That makes Landmark the only outfit to test the race twice since the April 18 primary, which is helpful because smart analysts know that for a true apples-to-apples comparison, you have to look at two polls conducted by the same pollster using the same methodology. So while the contest remains incredibly tight, Ossoff has to feel good about its direction. Indeed, Landmark's initial poll is so far the only one conducted after the primary to show Handel ahead. Five others have put Ossoff on top, so you really have to wonder whether Republicans have failed to offer up any contradictory polls simply because they don't have any.
Indeed, the worry on the GOP side seems to be escalating. A new "nonprofit" created by several Trump campaign alums called America First Policies says that it's going to spend $1.6 million on new TV ads, adding to the already enormous sums that other Republican groups have poured into this race for months. (The spots are not available yet.) But will this really be the million bucks that turns things around, or has the GOP reached the point of diminishing returns?
● OH-05: Republican Rep. Bob Latta doesn't appear to have made many enemies in his conservative northwest Ohio seat, but Van Wert County Commissioner Todd Wolfrum has announced that he will challenge him in the primary. Wolfrum, an attorney who writes weekly conservative newspaper columns, argued in his kick off that "conservatives in northwest Ohio and around the country have been largely betrayed by the Republicans we have sent to Washington." Only about 4 percent of the 4th's denizens live in Van Wert County, and Wolfrum will likely need a whole lot of things to go right to have a shot. This seat went from a tough 54-44 Romney to 60-35 Trump.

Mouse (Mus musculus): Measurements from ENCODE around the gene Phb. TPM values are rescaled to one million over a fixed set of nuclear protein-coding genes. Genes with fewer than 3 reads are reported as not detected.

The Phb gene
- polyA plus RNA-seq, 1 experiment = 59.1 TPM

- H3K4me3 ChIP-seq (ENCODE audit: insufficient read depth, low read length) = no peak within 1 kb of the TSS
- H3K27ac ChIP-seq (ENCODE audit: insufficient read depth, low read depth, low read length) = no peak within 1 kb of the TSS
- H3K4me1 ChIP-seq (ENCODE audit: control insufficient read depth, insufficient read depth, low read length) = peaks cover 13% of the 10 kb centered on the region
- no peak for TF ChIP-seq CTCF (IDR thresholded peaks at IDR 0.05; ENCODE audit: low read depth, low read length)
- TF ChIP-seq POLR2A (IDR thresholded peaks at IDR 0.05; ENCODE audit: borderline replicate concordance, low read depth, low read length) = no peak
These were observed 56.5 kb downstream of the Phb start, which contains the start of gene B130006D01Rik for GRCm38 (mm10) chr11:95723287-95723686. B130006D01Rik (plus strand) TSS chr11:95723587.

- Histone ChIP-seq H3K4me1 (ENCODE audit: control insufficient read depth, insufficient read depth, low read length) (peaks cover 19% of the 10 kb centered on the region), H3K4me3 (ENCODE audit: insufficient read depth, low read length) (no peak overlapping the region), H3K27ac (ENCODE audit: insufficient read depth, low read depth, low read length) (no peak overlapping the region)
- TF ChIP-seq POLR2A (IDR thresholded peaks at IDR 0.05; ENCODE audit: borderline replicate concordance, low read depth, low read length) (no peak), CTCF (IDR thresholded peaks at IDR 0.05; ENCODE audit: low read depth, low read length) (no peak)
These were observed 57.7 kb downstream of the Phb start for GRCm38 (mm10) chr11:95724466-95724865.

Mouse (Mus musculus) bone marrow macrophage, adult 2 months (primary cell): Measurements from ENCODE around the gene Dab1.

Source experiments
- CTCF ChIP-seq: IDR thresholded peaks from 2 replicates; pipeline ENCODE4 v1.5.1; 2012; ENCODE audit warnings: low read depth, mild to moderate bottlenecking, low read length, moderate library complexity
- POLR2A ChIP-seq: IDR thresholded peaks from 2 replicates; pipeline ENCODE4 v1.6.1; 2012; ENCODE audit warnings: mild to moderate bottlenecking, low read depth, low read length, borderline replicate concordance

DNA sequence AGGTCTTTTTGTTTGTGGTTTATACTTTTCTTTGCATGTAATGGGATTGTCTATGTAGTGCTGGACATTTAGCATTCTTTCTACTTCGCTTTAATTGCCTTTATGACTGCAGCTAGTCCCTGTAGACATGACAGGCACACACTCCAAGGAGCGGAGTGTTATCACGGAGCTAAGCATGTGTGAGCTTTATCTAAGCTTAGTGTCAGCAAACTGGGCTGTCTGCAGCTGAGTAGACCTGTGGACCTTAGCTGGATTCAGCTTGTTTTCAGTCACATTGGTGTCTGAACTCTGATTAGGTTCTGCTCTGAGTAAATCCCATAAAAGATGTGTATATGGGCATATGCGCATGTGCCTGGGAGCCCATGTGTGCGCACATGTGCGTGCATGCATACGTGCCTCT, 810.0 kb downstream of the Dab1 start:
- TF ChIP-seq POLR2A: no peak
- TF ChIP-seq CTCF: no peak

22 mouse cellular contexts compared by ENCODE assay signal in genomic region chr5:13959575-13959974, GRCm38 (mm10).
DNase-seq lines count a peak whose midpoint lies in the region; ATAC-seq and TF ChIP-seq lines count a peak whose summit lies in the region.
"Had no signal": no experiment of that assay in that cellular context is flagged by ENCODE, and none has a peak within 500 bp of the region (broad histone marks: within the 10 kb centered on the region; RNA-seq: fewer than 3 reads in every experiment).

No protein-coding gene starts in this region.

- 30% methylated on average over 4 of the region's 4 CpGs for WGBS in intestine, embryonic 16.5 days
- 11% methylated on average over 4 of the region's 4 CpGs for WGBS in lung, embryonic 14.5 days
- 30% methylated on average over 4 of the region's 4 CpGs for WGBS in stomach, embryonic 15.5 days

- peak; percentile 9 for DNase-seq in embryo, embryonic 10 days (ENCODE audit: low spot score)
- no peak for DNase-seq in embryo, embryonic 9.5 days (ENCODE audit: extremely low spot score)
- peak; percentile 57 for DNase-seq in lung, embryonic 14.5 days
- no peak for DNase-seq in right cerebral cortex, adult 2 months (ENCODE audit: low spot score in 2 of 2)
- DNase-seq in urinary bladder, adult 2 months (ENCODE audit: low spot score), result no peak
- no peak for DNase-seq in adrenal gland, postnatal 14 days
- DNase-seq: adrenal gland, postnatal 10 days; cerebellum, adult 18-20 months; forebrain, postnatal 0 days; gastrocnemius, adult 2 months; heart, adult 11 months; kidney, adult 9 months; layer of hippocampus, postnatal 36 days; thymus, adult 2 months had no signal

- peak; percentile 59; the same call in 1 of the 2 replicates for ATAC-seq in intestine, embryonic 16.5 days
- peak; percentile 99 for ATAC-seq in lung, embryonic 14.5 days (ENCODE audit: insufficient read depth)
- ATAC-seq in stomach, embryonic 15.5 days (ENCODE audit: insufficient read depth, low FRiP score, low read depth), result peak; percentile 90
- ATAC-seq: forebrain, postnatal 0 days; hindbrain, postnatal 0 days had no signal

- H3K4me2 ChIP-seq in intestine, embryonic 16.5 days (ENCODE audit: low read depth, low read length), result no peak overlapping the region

● Activism: We're pleased to tell you about a brand new tool for political engagement called Advocate, which boasts longtime friend of Daily Kos Elections Ben Schaffer as an advisor. Advocate is an activism platform that lets individuals track key races either in their own areas or anywhere across the country, and it also allows campaigns (like Jon Ossoff's) to "claim" their pages, Yelp-style, to provide updates to their supporters and offer them opportunities to get involved.
In addition, organizations like Daily Kos can put together slates of candidates they've endorsed, which in turns allows users to drill down and learn more about each campaign and the actions you can take to get them elected. Right now on our page, you'll see Ossoff and Robert Jackson, who's running for the New York State Senate against a "Democratic" incumbent who sides with the GOP, but we'll be adding more candidates as we issue more endorsements throughout the election cycle.
You can sign up here to check it out and start following—and taking action on behalf of—your favorite candidates today.
● Polling: The New York Times' Nate Cohn reported back from this year's convention for the American Association for Public Opinion Research, about how the nation's pollsters are trying to learn from their mistakes in the 2016 election. His excellent recap finds that pollsters are optimistic about being able to deal with the three main categories of errors that affected their 2016 conclusion: the need to weight for education to make sure that samples don't contain too many college-educated voters, the problem of late-breaking undecided voters, and the need to refine who fits within likely voter screens.
The Daily Kos Elections Morning Digest is compiled by David Nir, Jeff Singer, and Stephen Wolf, with additional contributions from David Jarman, Steve Singiser, Daniel Donner, and James Lambert.